Sunday, February 10, 2013
The snake in ancient Chinese folklore has traditionally been seen as a symbol of wisdom, wealth and longevity. It is considered less auspicious than other animals in the 12 year Chinese Zodiac such as the dragon.
It is believed to bestow mystery, intelligence and beauty on those born in the year of the snake…
Check out some good video of celebrations:
Now, beginning February 10 in China, people say “Gong Xi Fa Ca!”…
Variations on the mythology and folklore behind Chinese New Year celebrations are mostly based on an a very fierce, ugly and bloodthirsty monster named Nian that would emerge on the last night of each year to destroy villages and eat people. A wise elder advised villagers to scare the monster away with loud noises.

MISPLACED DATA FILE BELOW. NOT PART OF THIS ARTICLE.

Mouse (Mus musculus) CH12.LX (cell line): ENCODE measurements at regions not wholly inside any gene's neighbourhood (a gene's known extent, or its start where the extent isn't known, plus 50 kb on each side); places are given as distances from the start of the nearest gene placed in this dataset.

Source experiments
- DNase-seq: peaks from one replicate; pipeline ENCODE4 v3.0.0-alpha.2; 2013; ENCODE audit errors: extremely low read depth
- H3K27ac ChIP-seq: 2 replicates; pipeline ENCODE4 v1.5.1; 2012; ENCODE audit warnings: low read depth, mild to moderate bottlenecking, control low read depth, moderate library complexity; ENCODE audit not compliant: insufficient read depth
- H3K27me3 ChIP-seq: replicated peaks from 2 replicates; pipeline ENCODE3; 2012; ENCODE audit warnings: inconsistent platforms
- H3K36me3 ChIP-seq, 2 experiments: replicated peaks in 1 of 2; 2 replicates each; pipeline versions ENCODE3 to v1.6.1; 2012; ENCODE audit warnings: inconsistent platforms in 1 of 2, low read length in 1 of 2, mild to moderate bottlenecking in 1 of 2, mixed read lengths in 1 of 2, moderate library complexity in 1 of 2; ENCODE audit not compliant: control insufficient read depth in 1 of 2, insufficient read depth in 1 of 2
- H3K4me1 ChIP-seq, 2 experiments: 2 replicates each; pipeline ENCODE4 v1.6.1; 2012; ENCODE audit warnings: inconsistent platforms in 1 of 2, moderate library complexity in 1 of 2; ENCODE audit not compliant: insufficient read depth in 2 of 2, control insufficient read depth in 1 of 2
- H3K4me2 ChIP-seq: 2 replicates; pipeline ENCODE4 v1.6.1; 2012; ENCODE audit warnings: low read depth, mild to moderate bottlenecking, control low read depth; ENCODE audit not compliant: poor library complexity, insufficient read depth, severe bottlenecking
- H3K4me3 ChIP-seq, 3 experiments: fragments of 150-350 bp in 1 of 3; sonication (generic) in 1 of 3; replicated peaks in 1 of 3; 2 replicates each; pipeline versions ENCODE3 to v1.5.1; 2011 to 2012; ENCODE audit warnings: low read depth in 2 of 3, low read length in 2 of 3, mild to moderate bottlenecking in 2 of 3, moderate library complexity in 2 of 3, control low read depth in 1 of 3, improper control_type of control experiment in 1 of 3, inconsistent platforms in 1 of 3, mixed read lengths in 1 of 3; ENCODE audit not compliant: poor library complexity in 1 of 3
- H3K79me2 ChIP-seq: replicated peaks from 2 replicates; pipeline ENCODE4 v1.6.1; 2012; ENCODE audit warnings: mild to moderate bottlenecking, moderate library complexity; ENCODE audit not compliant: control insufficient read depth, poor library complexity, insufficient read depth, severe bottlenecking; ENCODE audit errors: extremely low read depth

That night, they set fire to bamboo, lit fireworks, and banged their drums as loud as they could, and the monster, afraid of the loud noises and lights, ran away to hide in its cave. On the first day of the new year, the villagers celebrated, greeting each other with the words “Guo Nian” which means “survive the Nian”, a tradition that has continued to this day to mean “Celebrate the New Year”
In another version of the myth, the old man persuaded Nian to turn its wrath on other monsters, not the villagers
Interested in the deeper analysis of what these Chinese astrologically aligned beliefs mean and the effects they may bring into the new lunar year?
See Kent Ewing’s post on Asia Times Online for a very informative in-depth look.